Harrison School of Pharmacy

Faculty and Staff Directory

 

Miranda N. Reed
Associate Professor

Department: Drug Discovery and Development
Auburn University
Harrison School of Pharmacy
4306d Walker Building
Auburn, AL 36849
Email: reedmir@auburn.edu
Phone: (334) 844-7401
Fax: (334) 844-8331
 Bio

Personal Website

Education:
B.A., Psychology - Auburn, 2002
M.S., Experimental Psychology - Auburn, 2005
Ph.D., Experimental Psychology - Auburn, 2007


Previous Appointments:
2007-10: Postdoctoral Fellowship in Neuroscience and Neurology, University of Minnesota. Mentors: Karen Hsiao Ashe & James Cleary. Major Emphasis: Alzheimer’s Disease. Departments: Neuroscience, Neurology
2010-15: Assistant Professor, Behavioral Neuroscience - Department of Psychology;  Member, Center for Neuroscience;  Member, Center for Basic and Translational Stroke Research, West Virginia University.

 Research Interests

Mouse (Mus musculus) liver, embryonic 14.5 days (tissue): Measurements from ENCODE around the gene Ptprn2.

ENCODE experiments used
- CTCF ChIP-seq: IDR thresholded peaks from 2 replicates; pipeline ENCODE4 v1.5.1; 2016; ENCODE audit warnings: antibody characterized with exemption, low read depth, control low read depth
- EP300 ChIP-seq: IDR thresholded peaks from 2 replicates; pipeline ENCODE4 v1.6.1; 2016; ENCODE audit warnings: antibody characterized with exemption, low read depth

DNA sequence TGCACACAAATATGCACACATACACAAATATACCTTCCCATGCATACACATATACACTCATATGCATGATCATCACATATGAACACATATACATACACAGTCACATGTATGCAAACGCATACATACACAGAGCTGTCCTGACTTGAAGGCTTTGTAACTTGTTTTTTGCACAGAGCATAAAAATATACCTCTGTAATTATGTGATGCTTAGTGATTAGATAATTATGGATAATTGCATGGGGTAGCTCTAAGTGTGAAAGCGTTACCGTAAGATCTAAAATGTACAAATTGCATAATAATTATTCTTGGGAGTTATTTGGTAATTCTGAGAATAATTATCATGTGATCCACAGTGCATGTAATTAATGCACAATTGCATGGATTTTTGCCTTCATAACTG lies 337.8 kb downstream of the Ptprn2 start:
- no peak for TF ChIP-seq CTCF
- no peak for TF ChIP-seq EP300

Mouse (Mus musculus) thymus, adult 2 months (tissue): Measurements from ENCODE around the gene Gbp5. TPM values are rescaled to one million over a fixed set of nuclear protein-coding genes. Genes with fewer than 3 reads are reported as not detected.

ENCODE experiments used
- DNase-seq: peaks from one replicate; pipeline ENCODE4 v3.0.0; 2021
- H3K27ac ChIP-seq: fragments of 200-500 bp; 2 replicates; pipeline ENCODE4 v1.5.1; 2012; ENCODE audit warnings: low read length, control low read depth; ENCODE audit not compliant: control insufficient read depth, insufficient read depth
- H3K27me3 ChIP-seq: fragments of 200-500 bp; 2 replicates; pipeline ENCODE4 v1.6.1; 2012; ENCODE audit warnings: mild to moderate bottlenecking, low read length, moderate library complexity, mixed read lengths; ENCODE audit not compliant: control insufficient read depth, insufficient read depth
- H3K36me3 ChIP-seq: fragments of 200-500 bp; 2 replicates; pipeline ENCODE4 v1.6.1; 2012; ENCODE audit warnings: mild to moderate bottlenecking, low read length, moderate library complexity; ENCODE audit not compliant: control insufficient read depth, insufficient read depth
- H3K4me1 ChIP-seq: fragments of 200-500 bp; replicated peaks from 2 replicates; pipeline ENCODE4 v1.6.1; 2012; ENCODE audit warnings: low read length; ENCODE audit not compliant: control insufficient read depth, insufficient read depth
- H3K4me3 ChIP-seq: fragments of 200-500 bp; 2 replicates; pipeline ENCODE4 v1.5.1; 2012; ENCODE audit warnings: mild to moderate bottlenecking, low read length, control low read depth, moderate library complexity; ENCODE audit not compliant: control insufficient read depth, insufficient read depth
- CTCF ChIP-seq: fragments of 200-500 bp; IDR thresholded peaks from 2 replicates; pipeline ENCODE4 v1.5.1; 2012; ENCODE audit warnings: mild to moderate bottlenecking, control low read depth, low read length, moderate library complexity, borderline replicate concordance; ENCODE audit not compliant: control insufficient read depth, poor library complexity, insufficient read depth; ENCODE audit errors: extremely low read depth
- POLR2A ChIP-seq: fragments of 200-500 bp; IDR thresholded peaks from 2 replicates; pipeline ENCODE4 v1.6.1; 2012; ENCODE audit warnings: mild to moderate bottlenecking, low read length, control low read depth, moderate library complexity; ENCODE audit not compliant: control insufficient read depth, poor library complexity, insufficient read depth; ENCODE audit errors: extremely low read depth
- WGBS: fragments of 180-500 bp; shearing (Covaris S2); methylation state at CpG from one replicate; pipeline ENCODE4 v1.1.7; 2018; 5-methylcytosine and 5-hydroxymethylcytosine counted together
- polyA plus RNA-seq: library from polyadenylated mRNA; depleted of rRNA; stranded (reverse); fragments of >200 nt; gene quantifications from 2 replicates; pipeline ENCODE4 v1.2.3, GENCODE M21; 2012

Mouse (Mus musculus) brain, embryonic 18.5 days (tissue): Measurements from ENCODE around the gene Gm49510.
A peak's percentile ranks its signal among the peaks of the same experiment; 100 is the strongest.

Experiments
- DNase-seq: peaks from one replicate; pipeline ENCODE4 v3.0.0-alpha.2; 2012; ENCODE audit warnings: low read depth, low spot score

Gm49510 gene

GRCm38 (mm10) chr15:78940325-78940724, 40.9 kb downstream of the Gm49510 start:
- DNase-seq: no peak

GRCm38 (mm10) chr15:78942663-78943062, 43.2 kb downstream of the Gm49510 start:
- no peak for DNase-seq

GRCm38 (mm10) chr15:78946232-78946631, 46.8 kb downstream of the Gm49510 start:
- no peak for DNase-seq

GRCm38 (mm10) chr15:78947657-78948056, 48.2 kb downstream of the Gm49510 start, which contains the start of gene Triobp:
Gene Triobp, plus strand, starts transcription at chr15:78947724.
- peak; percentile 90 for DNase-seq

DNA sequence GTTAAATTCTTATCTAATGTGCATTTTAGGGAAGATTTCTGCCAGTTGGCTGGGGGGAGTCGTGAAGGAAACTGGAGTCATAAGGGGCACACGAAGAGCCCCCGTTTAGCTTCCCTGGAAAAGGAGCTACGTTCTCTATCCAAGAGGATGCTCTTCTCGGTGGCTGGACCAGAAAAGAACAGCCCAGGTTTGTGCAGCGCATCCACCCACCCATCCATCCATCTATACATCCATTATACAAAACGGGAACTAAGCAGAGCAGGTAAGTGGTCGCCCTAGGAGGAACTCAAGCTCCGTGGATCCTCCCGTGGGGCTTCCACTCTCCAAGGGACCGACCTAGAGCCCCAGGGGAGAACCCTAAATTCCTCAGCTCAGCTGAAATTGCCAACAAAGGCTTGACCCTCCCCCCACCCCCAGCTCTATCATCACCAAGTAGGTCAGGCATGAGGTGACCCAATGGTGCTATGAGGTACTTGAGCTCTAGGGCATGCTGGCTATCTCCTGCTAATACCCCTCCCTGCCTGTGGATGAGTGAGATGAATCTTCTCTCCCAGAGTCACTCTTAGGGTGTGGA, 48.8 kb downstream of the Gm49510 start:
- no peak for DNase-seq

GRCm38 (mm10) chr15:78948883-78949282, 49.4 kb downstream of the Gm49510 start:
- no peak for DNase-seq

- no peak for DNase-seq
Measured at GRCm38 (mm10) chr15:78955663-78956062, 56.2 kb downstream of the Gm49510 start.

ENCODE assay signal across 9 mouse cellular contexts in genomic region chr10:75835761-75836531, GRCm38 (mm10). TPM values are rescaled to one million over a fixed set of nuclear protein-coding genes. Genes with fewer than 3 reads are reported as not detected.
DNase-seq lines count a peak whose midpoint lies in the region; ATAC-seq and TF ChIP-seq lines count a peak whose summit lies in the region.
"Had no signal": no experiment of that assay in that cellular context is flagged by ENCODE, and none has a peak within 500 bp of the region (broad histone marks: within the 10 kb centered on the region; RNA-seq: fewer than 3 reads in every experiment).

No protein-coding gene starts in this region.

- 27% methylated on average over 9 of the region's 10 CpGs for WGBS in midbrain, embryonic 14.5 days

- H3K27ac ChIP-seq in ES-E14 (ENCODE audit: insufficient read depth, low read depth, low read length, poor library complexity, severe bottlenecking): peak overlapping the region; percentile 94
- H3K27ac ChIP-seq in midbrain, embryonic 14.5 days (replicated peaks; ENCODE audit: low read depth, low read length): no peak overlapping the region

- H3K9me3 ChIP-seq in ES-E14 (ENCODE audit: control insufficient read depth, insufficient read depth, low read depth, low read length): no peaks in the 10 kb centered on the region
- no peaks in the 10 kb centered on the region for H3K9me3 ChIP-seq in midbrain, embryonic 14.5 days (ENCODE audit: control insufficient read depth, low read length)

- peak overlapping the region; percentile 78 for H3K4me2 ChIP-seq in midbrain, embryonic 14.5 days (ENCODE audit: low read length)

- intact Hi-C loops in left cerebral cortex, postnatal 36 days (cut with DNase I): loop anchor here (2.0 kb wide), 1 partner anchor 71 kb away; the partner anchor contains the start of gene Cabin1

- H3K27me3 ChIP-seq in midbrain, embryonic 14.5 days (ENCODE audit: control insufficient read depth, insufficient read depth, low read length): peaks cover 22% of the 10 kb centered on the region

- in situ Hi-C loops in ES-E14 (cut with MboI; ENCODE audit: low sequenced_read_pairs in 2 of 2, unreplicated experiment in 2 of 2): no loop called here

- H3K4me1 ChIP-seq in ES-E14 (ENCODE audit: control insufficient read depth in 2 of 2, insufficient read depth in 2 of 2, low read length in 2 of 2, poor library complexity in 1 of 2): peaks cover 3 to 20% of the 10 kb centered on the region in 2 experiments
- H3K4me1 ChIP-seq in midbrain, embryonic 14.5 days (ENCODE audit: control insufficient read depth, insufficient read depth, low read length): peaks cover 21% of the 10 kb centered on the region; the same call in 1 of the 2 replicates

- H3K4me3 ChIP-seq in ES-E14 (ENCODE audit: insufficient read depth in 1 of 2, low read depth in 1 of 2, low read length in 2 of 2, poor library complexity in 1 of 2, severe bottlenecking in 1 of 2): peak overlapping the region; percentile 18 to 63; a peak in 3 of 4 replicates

Therapeutic Interventions for Alzheimer’s disease. Alzheimer’s disease (AD) affects one in every nine adults age 65 and older and is the sixth leading cause of death in the United States. As the average life expectancy increases, the incidence of AD is expected to increase dramatically. Meanwhile, pharmacologic treatments for AD have been ineffective at slowing or halting the disease. Therefore, it is imperative that alternative therapeutic targets be explored.

Over the course of Alzheimer’s disease, multiple biochemical pathways are perturbed, and a multiple-target approach is likely to be more effective than a single target approach. Using a variety of approaches, we identify therapeutic targets that may reduce the cognitive decline associated with AD. We are also examining whether already FDA-approved drugs can ameliorate memory deficits.